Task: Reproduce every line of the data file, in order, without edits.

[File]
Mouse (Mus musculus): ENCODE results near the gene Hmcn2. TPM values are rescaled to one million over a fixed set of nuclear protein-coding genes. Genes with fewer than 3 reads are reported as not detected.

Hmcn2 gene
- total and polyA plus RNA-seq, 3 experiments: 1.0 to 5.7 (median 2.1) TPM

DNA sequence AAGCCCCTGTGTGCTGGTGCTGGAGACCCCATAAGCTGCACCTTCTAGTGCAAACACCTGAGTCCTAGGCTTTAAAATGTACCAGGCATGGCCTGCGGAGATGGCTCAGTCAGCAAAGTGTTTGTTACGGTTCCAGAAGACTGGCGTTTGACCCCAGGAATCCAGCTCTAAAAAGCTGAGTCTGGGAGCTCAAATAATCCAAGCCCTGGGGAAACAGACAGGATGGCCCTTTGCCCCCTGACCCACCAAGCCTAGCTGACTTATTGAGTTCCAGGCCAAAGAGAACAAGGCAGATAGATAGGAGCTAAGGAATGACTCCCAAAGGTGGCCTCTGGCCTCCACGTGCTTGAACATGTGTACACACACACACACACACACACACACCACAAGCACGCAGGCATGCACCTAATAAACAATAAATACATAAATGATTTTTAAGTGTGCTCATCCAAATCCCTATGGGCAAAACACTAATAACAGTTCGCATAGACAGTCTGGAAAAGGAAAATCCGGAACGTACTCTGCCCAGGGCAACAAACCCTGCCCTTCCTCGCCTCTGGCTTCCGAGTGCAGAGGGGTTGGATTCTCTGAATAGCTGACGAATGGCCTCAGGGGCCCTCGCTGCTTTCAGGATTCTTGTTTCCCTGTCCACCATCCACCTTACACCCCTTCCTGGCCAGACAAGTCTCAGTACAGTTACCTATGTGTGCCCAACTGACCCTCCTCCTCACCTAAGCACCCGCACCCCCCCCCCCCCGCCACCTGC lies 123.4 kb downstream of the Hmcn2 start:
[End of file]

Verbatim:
Mouse (Mus musculus): ENCODE results near the gene Hmcn2. TPM values are rescaled to one million over a fixed set of nuclear protein-coding genes. Genes with fewer than 3 reads are reported as not detected.

Hmcn2 gene
- total and polyA plus RNA-seq, 3 experiments: 1.0 to 5.7 (median 2.1) TPM

DNA sequence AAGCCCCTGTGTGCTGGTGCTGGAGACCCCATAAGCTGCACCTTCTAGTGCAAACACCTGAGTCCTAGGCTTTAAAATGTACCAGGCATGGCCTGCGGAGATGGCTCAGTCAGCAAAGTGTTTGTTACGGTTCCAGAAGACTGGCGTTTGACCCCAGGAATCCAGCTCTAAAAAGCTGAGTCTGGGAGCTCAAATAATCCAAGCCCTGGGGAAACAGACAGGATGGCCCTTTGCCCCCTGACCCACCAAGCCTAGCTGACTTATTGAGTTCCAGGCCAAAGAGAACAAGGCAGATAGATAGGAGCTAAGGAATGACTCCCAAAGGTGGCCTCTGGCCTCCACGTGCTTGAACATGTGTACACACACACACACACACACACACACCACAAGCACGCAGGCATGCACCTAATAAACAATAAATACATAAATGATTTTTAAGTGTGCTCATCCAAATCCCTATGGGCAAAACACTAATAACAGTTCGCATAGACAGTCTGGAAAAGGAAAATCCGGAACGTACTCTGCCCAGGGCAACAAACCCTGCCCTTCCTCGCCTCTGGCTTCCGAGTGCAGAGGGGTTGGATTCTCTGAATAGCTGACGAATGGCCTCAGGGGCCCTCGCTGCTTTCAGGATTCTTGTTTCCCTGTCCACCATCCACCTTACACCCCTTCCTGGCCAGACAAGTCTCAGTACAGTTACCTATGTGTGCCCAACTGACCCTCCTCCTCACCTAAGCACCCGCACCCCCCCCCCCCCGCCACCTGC lies 123.4 kb downstream of the Hmcn2 start: